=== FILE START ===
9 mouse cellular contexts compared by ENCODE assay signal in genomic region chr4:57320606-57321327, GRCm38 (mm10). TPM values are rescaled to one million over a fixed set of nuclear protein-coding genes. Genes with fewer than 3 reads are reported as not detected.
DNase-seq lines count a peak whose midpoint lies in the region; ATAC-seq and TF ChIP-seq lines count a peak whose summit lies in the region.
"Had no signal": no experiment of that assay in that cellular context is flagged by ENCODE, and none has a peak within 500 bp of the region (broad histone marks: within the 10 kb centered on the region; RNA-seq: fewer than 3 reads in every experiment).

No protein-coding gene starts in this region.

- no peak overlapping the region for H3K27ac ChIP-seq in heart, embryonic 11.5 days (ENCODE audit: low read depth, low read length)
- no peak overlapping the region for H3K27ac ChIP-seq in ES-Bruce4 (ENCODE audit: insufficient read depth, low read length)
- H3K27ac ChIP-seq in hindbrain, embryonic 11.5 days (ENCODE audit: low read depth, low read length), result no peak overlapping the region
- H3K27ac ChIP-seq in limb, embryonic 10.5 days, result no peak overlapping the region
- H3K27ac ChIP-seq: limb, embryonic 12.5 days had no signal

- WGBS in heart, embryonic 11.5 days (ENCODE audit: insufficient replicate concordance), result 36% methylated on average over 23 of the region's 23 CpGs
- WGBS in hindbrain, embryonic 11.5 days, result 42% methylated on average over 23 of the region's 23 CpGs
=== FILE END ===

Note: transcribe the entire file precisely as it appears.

9 mouse cellular contexts compared by ENCODE assay signal in genomic region chr4:57320606-57321327, GRCm38 (mm10). TPM values are rescaled to one million over a fixed set of nuclear protein-coding genes. Genes with fewer than 3 reads are reported as not detected.
DNase-seq lines count a peak whose midpoint lies in the region; ATAC-seq and TF ChIP-seq lines count a peak whose summit lies in the region.
"Had no signal": no experiment of that assay in that cellular context is flagged by ENCODE, and none has a peak within 500 bp of the region (broad histone marks: within the 10 kb centered on the region; RNA-seq: fewer than 3 reads in every experiment).

No protein-coding gene starts in this region.

- no peak overlapping the region for H3K27ac ChIP-seq in heart, embryonic 11.5 days (ENCODE audit: low read depth, low read length)
- no peak overlapping the region for H3K27ac ChIP-seq in ES-Bruce4 (ENCODE audit: insufficient read depth, low read length)
- H3K27ac ChIP-seq in hindbrain, embryonic 11.5 days (ENCODE audit: low read depth, low read length), result no peak overlapping the region
- H3K27ac ChIP-seq in limb, embryonic 10.5 days, result no peak overlapping the region
- H3K27ac ChIP-seq: limb, embryonic 12.5 days had no signal

- WGBS in heart, embryonic 11.5 days (ENCODE audit: insufficient replicate concordance), result 36% methylated on average over 23 of the region's 23 CpGs
- WGBS in hindbrain, embryonic 11.5 days, result 42% methylated on average over 23 of the region's 23 CpGs